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On Sunday, June 24, 2012, at 10:02 a.m. central daylight time, eastbound Union Pacific Railroad (UP) freight train ZLAAH-22 and westbound UP freight train AAMMLX-22 collided head-on while operating on straight track on the UP Pratt subdivision near Goodwell, Oklahoma. Skies were clear, the temperature was 89°F, and visibility was 10 miles. The collision derailed 3 locomotives and 24 cars of the eastbound train and 2 locomotives and 8 cars of the westbound train. The engineer and the conductor of the eastbound train and the engineer of the westbound train were killed. The conductor of the westbound train jumped to safety. During the collision and derailment, several fuel tanks from the derailed locomotives ruptured, releasing diesel fuel that ignited and burned. Damage was estimated at $14.8 million. The National Transportation Safety Board determines that the probable cause of this accident was the eastbound Union Pacific Railroad train crew’s lack of response to wayside signals because of the engineer’s inability to see and correctly interpret the signals; the conductor’s disengagement from his duties; and the lack of positive train control, which would have stopped the train and prevented the collision regardless of the crew’s inaction. Contributing to the accident was a medical examination process that failed to decertify the engineer before his deteriorating vision adversely affected his ability to operate a train safely.
TO UNION PACIFIC: Audit your medical records to ensure that all personnel in safety-sensitive positions have adequate documentation of appropriate medical testing.
Original recommendation transmittal letter:
Open - Acceptable Response
Goodwell, OK, United States
Head-On Collision of Two Union Pacific Railroad Freight Trains
Addressee(s) and Addressee Status:
Union Pacific (Open - Acceptable Response)
Safety Recommendation History
We note that you have audited your medical records to ensure personnel in safety sensitive positions, specifically train crews, have adequately documented appropriate medical testing. Further, we note you audited the medical records of all active employees in safety sensitive positions who previously failed the first-level Ishihara exam to confirm subsequent adequate documentation of appropriate medical testing, and that you audited a statistical sample of employees who had passed the first-level Ishihara exam to ensure all results were correctly recorded and reported. However, this recommendation asks you to audit the medical records of all personnel in safety-sensitive positions (which includes train dispatchers) to ensure the appropriate medical testing has been done. Until we receive confirmation that you have audited the medical records of all employees in safety-sensitive positions, and pending our evaluation of your audit, Safety Recommendation R-13-30 is classified OPEN--ACCEPTABLE RESPONSE.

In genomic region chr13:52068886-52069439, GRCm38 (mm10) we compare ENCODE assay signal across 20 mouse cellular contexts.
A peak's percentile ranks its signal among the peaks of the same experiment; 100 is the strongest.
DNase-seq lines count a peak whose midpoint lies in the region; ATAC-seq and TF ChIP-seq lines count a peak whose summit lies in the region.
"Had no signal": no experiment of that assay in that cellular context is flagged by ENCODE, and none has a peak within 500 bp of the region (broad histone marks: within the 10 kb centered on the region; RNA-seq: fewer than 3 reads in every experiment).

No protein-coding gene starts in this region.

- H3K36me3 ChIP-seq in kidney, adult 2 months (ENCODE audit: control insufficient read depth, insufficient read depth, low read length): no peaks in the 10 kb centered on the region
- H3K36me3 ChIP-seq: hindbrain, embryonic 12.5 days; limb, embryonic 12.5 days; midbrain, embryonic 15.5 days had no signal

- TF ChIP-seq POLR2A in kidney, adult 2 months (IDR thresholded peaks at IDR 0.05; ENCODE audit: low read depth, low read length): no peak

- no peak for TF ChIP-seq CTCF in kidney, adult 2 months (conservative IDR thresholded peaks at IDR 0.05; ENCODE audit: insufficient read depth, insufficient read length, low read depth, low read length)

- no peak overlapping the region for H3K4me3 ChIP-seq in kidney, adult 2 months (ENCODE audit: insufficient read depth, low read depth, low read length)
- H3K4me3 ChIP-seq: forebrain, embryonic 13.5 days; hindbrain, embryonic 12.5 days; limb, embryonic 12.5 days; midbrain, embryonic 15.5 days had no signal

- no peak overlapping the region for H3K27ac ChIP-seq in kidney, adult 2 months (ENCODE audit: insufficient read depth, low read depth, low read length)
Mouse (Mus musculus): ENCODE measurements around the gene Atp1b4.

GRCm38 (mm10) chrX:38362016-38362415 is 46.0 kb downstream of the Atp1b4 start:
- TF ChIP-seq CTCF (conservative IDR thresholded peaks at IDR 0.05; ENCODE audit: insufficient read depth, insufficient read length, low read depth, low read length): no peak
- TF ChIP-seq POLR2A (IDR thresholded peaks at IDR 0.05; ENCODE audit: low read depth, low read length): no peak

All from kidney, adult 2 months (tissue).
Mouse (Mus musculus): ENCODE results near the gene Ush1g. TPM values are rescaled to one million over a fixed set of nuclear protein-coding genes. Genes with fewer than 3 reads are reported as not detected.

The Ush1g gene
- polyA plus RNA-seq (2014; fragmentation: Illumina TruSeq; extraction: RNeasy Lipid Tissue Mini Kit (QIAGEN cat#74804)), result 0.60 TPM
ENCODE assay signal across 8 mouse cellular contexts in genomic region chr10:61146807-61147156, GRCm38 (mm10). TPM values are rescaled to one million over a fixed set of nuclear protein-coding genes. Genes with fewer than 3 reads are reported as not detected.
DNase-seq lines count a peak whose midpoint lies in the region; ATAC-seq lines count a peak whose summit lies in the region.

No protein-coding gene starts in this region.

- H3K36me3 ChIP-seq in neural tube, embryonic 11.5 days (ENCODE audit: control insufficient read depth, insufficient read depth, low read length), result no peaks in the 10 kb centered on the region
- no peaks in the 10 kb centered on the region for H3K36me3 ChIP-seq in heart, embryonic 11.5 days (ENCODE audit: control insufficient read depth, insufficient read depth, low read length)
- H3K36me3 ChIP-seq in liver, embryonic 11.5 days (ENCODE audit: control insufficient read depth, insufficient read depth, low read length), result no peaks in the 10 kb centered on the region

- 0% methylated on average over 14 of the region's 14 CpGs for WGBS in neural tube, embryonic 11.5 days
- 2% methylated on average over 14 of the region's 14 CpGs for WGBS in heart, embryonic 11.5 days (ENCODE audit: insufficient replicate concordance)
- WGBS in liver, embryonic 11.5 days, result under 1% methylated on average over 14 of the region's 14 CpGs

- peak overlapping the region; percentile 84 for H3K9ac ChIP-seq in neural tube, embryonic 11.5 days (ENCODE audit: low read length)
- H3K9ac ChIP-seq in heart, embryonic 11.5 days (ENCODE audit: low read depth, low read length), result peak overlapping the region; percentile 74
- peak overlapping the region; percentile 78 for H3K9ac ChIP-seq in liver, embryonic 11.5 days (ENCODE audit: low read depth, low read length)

-From Rodney N. Doerr, Vice President-Safety, Chief Safety Officer, Union Pacific: After the Goodwell incident, Union Pacific conducted a thorough audit of its medical records to ensure that its personnel in safety-sensitive positions, specifically its train crews, had adequate documentation of appropriate medical testing. Union Pacific audited medical records for all active safety sensitive employees who previously failed the first-level Ishihara exam to confirm subsequent adequate documentation of appropriate medical testing. Additionally, a statistical sample of employees recorded as passing the first level Ishihara exam was audited to ensure all results were correctly recorded .and reported.
This letter concerns the 12 open safety recommendations that the National Transportation Safety Board (NTSB) issued to the Union Pacific Railroad (UP) between 2006 and 2014. Enclosure 1 is a list of these recommendations; Enclosure 2 is a copy of the correspondence history regarding them. Based on information contained in your February 24, 2015, update, Safety Recommendations R 13 26 and R-14-56 were classified “Open—Acceptable Response,” on August 3, 2015. See Enclosures 3 and 4. We are concerned because we have not received updates regarding action either taken or planned to address the remaining 10 open recommendations for some time?in some cases, for nearly 5 years; for others, not at all. We are interested in knowing whether and how our recommendations are implemented, both to ensure that the traveling public is provided the highest level of safety and to identify creative solutions that might be shared with others. Accordingly, we request an update as soon as possible regarding your plans or actions to address these 10 remaining recommendations.
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